|Matthew Henry's Concise Commentary|
3:9-18 Here again is shown that all mankind are under the guilt of sin, as a burden; and under the government and dominion of sin, as enslaved to it, to work wickedness. This is made plain by several passages of Scripture from the Old Testament, which describe the corrupt and depraved state of all men, till grace restrain or change them. Great as our advantages are, these texts describe multitudes who call themselves Christians. Their principles and conduct prove that there is no fear of God before their eyes. And where no fear of God is, no good is to be looked for.
Verses 9-20. - (3) The testimony of the Old Testament to human sinfulness. Objections having been thus raised and met, the apostle now confirms his position, that all mankind, Jew as well as Gentile, are under sin, by adducing the Scriptures of the Jews themselves. Verse 9. - What then? are we better than they? No, in no wise: for we have before proved (or, charged, as in the Vulgate, causati sumus) both Jews and Gentiles, that they are all under sin. The meaning of the first part of this verse has been much discussed. We may observe:
(1) Τί οῦν seems to be rightly separated (as in Authorized Version) from προεχόμεθα because of the form of the answer to the question, οὐ πάντως: after τί προεχόμεθα; we should expect οὐδέν.
(2) The Jews, with whom St. Paul identifies himself, must be supposed to put the question; not the Gentiles, as some have supposed. For there is nothing in the context to suggest the Gentiles as the speakers, nor does what follow suit the supposition.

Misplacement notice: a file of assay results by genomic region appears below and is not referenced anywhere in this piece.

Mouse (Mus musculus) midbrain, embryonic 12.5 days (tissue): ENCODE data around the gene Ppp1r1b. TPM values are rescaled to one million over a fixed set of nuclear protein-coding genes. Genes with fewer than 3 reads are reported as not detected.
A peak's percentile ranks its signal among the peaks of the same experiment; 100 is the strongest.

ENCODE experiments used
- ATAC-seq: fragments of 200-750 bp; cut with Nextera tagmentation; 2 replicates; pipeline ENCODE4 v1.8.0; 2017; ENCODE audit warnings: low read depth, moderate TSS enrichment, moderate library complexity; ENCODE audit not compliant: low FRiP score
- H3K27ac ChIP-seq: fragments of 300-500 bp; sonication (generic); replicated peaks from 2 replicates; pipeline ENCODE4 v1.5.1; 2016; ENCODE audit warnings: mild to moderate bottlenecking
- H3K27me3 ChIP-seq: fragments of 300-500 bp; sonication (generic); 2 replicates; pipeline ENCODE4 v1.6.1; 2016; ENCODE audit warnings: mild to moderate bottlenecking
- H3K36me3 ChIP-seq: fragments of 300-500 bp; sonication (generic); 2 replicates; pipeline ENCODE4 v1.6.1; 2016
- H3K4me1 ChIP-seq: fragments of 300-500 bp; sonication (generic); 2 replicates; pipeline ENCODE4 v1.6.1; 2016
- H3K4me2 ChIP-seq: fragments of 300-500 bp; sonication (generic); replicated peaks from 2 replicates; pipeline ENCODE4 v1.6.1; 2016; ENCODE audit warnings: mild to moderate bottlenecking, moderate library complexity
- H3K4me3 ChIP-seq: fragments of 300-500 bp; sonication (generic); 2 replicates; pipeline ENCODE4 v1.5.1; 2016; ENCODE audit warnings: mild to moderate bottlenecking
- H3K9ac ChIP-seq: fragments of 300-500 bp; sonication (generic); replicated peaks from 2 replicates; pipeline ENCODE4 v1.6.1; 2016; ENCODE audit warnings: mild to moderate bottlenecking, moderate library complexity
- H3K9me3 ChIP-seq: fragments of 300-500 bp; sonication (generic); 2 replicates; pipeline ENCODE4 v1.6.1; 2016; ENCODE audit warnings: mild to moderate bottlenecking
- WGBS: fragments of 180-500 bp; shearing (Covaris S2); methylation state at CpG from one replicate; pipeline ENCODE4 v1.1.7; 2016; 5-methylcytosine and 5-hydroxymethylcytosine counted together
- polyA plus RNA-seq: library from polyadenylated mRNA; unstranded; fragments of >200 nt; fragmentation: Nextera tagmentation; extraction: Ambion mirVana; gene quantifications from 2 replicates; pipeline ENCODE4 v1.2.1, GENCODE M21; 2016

(3) The main question is as to the sense of προεχόμεθα, which occurs here only in the New Testament, and has, therefore, to be interpreted from consideration of the sense of which the verb is capable, and the probable drift of the argument. Some have taken it as a passive verb, with the meaning, "Are we surpassed?" i.e. are we Jews in worse case than the Gentiles on account of our greater privileges? The active verb, προέχειν, in the sense of "to excel," being both transitive and intransitive, its passive may be used in the same sense. An instance quoted in commentaries is καπ οὐδὲν εχομένοις ὑπὸ τοῦ Διός (Plut., 'Mor.,'), "cum Jove minores non sint." So the recent Revisers, though dissented from by the American Committee. The strong objection to this interpretation is that there has been nothing so far even to suggest any superiority of the Gentile to the Jew, and that what follows does not bear upon any such idea. Thus to interpret would be to sacrifice the sense to supposed grammatical exigence, which, after all, is uncertain. Taking, then, προεχόμεθα as the middle voice, we have two interpretations before us; either, with Meyer, to render, Do we put forward (anything) in our defence? - which he maintains (though not conclusively) to be the only proper sense of the middle verb - or (as in the Authorized Version), Are we better (i.e. in better ease) than they? This rendering, though it gives essentially the same sense as if προέχομεν (intransitive) had been written, is commended by its suitableness to the course of argument, and the middle voice may, perhaps, he accounted for as denoting the Jews' supposed claim of superiority for themselves. Thus the connection of thought is plain. The conclusion of ch. 2. had left the Jews on the same footing with the Gentiles before God in respect of sinfulness. But then objections had been raised on the ground of the acknowledged privileges of the chosen people; and such objections have been met. The apostle now sums up the result: What, then, is the state of the case? Have we any advantage to allege? No, not at all in the sense intended; the previous argument stands; and he proceeds to confine his position from the testimony of the Old Testament itself.